The European Fiscal Board (EFB) published today its assessment of the appropriate fiscal stance for the euro area in 2023. The report recommends a moderately restrictive fiscal impulse in 2023 and, in a context of rapidly tightening financial conditions, considers fiscal consolidation particularly important for high-debt countries.
The war in Ukraine has massively accelerated an already rapid pace of price increases for both food and non-food commodities—especially energy–, reducing EU economies’ real disposable income and inflating production costs. Despite strong headwinds, growth is expected to remain positive, as the economy still enjoys some post-pandemic recovery momentum, while labour markets remain tight and inflation proves unexpectedly persistent. Against this backdrop, a broad-based fiscal expansion would be counterproductive: it would further feed inflationary pressure, complicating the ECB’s task to keep inflation in check.
The Commission has proposed making use of the severe economic downturn clause for one more year, while acknowledging that the conditions previously indicated for the use of the clause are no longer met.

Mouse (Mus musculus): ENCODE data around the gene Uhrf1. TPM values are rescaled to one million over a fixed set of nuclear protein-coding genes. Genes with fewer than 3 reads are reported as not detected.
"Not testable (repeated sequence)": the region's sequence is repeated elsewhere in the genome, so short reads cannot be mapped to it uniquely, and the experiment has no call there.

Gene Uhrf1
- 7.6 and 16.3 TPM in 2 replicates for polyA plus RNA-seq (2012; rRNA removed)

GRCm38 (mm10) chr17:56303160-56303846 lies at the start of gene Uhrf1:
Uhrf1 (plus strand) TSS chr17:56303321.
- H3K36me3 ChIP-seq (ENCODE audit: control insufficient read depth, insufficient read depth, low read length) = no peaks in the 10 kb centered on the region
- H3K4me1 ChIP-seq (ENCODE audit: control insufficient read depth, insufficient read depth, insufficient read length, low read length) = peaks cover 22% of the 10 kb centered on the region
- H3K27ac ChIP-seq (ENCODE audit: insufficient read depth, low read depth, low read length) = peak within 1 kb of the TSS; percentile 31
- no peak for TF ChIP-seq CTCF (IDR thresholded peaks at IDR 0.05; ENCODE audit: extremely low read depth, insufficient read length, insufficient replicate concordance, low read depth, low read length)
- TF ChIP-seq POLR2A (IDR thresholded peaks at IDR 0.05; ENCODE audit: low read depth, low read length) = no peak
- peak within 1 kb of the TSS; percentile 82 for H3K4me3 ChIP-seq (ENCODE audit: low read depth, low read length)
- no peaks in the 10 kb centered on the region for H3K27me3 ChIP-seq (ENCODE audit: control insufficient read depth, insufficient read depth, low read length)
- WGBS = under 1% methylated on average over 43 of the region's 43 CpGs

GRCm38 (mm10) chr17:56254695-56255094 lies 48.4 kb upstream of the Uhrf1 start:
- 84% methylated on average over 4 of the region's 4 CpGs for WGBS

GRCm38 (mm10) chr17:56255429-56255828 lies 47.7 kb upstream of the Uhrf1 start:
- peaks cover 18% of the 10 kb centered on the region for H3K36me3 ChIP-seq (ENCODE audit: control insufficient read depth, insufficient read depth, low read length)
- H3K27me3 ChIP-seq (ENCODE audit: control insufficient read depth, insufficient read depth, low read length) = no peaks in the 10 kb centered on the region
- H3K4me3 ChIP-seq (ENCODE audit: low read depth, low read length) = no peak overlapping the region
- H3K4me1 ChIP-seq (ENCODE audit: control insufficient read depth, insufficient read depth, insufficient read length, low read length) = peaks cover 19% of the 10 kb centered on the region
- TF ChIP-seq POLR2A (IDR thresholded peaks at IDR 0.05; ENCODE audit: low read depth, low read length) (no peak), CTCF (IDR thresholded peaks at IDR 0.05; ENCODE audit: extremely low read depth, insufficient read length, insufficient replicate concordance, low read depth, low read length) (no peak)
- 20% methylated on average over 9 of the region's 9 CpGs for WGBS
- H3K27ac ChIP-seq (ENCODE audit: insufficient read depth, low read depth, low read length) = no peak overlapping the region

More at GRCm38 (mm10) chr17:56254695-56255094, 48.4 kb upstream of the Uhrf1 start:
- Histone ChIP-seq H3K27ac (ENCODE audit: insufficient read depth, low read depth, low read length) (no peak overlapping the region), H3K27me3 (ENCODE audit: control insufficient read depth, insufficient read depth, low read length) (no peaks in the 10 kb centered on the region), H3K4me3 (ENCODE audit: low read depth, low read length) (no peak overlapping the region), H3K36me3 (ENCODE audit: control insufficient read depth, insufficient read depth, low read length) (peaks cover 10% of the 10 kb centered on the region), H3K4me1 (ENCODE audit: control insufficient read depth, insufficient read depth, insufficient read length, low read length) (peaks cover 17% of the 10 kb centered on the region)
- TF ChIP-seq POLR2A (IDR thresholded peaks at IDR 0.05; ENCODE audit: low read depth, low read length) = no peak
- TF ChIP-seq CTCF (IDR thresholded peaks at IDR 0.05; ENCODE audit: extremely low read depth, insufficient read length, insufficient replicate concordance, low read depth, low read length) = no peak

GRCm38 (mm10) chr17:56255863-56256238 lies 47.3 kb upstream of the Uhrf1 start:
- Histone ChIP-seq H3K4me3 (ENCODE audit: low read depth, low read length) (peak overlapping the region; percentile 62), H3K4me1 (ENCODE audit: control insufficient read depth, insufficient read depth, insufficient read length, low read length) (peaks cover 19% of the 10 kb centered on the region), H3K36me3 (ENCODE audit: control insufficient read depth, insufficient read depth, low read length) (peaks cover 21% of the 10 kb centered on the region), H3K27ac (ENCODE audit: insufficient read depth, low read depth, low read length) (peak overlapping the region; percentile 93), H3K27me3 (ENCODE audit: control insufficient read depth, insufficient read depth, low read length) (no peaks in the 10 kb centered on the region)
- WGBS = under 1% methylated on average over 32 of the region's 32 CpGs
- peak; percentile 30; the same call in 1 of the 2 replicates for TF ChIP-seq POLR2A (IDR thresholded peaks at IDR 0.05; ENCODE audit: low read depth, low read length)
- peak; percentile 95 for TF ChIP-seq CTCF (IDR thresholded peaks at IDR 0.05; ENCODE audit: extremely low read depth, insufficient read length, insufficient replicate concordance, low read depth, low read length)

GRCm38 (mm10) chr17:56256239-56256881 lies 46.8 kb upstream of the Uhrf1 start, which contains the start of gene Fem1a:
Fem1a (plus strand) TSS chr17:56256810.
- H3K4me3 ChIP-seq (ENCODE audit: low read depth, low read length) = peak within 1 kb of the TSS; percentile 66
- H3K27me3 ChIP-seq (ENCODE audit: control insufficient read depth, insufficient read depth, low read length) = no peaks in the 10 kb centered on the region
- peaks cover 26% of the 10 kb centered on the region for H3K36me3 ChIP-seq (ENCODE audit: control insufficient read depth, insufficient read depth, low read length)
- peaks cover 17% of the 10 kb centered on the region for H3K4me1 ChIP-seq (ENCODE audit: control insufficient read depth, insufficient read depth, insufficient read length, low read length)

Professor Niels Thygesen, Chair of the EFB, stated: “Not all Member States are convinced of this proposal, but the Council is likely to go along. Does this matter for the policy guidelines for 2023? We believe it does matter. The Commission issued mostly qualitative guidance, differentiated to some extent between two groups of Member States -‘high-debt’ and ‘low/medium-debt’ Member States. However, given the extensive interpretation of the severe economic downturn clause, compliance with more specific advice may not improve”.
The EFB recommends a transparent and consistent use of flexibility in the rules-based economic governance system, while containing structural pressures on public expenditure. As the consequences of the war spread in the economy, fiscal policy should focus on protecting vulnerable households through targeted and temporary redistributive measure.